Author: Devapriya Roy
Illustrator: Priya Kuriyan
Published: 2018 by Context
No. of Pages: 144
Subthemes: 1975- Emergency in India; Indian Independence
Timeline: 1917-1984; A parallel story runs in 2016-2017
A crisply written tale woven around a young sixth-standard student-Indira Thapa-interspersed with breathtakingly beautiful art by artist Priya Kuriyan, Indira is a smartly written biography of India’s controversial populist leader, Indira Gandhi.
An amalgamation of two layers of storytelling-textual and graphic, the graphic novel is high on ambition and content and for the most part and delivers an informative account of Indira Gandhi’s life.
In the first chapter itself, we are introduced to the effervescent and sensible protagonist of the novel, Indira Thapa. A sixth-standard student, Indira is given an assignment about her name’s oral history by her teacher, Reema Das. The assignment essentially serves as the main plot device of the graphic novel, exploring the history of Indira Gandhi.
In a quest to know more about her name and tired of the dull, pedantic information retrieved through Wikipedia, Indira befriends Reema’s friend Piya (short for Priyadarshini), an artist named after Indira Gandhi’s real name- Indira Priyadarshini. The plot is majorly explored through Indira’s curiosity about her namesake and Piya’s art. Although we never get to see what the characters in the backstory look like, they are intelligently crafted and provide narrative vivacity to the graphic novel, which would otherwise be a chronological account of Indira Gandhi’s life.
The graphic narrative, however, follows a non-linear chronology. The first few panels are set in 1966 and meander from rock and roll, Martin Luther King Jr., to the political climate in India, stopping at 19 January 1966 – the day congress elected the new prime minister by a secret ballot. The Indira shown here contrasts sharply with what Indira became as a leader. She is ruminating, walking glacially through important events of her life. The effect is dramatic, yet it doesn’t overpower the tone the author and the artist are trying to set here.
The metafictional style of the Indira¸ doesn’t complicate it. In fact, it makes it more coherent and lucid by giving the readers a protagonist which mimics young Indira Gandhi’s personality. Additionally, the fact that the backstory is about the graphic novel’s own research, fills the narrative gap between graphic art and textual narration.
The second and the third chapters introduce us to Indira Gandhi’s childhood. There’s a lot to absorb here—the aristocratic, luxurious ambiance of the Nehru household; the frail, young Indira Gandhi, who has all the essential qualities of being the populist leader she later became; the inexplicable connection between Indira’s vanar sena and the establishment of RAW; Indira’s first encounter with Feroze Gandhi; her many enrolments in various colleges which never culminated into a formal degree.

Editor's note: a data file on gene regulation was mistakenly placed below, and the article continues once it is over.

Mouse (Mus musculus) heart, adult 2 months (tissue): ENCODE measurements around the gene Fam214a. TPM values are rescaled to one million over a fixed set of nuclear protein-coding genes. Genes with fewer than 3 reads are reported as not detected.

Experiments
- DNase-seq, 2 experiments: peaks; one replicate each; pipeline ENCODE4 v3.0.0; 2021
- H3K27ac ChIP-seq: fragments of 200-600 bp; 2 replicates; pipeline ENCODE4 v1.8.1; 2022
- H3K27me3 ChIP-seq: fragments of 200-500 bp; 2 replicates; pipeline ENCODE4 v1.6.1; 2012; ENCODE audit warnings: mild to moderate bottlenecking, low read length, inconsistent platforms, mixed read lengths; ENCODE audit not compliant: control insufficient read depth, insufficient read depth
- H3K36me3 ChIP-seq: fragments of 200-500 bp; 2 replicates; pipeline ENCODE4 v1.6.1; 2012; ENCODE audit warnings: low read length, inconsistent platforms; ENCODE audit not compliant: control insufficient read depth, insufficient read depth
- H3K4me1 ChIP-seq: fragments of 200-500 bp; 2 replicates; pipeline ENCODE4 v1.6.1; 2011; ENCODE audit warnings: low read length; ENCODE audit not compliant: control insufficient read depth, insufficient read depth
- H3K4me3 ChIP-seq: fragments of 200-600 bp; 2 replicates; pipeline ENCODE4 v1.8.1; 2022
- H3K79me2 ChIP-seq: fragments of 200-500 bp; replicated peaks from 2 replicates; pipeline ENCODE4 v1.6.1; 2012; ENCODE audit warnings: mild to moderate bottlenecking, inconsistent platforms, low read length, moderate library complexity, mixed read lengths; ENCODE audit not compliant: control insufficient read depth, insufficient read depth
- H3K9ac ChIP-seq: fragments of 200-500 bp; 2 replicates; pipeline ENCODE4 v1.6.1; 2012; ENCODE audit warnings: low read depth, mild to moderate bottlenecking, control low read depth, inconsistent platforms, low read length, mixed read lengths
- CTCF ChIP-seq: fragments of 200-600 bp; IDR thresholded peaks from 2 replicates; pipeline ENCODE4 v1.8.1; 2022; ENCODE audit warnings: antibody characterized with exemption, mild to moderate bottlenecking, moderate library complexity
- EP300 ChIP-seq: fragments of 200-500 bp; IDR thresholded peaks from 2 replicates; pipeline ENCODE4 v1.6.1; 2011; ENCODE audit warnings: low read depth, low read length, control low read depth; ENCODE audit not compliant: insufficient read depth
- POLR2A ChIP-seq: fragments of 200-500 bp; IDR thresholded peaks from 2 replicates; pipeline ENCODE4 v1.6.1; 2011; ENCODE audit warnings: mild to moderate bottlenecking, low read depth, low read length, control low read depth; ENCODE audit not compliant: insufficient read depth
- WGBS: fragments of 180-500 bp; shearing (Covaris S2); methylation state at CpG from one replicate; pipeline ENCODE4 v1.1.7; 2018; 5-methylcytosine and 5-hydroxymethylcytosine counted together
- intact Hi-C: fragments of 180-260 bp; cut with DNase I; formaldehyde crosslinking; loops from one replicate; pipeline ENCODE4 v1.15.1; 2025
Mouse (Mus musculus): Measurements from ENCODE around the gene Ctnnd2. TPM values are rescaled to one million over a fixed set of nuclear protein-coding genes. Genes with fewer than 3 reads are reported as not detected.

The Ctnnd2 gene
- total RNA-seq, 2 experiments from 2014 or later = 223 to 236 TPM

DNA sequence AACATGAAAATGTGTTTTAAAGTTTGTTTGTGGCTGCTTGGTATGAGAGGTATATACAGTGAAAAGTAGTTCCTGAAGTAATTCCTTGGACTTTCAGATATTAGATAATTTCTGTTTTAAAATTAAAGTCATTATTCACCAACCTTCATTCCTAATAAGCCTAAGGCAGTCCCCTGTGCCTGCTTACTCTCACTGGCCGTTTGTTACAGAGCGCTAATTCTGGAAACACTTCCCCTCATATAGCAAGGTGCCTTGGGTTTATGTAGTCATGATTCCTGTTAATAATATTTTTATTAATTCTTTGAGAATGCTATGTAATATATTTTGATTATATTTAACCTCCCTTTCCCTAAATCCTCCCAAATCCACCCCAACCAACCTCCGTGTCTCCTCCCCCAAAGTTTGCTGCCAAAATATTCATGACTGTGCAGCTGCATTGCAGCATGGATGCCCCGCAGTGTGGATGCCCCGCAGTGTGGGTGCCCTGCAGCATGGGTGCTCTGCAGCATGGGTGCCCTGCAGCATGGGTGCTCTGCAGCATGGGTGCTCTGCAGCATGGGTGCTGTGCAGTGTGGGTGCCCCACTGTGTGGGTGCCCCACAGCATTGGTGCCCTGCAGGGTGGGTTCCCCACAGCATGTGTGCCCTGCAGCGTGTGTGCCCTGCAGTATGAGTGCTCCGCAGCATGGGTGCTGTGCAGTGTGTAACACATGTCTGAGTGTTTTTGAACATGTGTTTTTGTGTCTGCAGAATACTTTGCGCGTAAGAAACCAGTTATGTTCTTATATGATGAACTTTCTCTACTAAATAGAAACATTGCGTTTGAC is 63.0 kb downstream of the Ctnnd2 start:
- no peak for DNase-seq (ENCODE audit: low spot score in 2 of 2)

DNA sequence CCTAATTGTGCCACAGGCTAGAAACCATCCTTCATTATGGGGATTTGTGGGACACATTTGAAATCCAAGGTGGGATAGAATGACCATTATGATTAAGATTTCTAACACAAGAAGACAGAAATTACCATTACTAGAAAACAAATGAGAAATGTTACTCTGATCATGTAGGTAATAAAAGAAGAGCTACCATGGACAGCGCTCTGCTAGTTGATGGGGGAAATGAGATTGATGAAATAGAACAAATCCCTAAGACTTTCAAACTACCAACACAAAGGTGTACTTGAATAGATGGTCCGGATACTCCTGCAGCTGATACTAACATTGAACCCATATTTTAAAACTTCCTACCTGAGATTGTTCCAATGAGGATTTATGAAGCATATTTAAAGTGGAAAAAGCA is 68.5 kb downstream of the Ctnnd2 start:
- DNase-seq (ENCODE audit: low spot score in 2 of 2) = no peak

The chapter about Feroze and Indira’s marriage is kept crisp, without divulging any details of the “tormented” love the chapter talks about. Rather, the details are intelligently omitted much like the subsequent chapters which either give Indira Gandhi’s every action a humane perspective or simply evade the details.
While biographies do indulge in myth construction, there are times Indira tries to veer from it. Majorly through discussions between a friend group in panels, encounters and discussions in the backstory of Indira Thapa, and sometimes straightaway stating the facts. One such anecdotal event stands out from the backstory in the fifth chapter. And interestingly, this is complemented by a graphic-narrative created through a series of post-its.
The art is intelligent, crisp, and mesmerizing. It works at so many levels, from catalyzing character development to heightening the tone of the backstory. More so, Priya Kuriyan has used a mix of styles here. The post-its panels; a list-blog and graphic-narrative hybrid; dramatic panels which intensify the mood using different angles; Priya totally mesmerizes the readers with how she plays around with the art.
The serious tone of the last three chapters in the backstory complements what is being told in the graphic panels. Inducing turbulence in the life of Indira Thapa is a clever choice here since it sets the tone for the graphic-narrative part. Drama quotient is high towards the end, and there are a lot of choices that the author and illustrator have made here, mainly to mellow down the controversial tone Indira Gandhi’s last few years.
Although art is largely mesmerizing, two sets of panels stand out in particular—the one with Indira Gandhi enjoying the sight of a majestic tiger in Kanha National Park, and another sequence which narrates the story of Indira Gandhi’s assassination through her grandchildren Priyanka and Rahul. The latter is also the end of the graphic novel and works brilliantly by ossifying the character of Indira Gandhi the entire novel is trying to build— an enigmatic, resilient, populist leader committed to her nation and her personal life.
No specific symbolism has been used.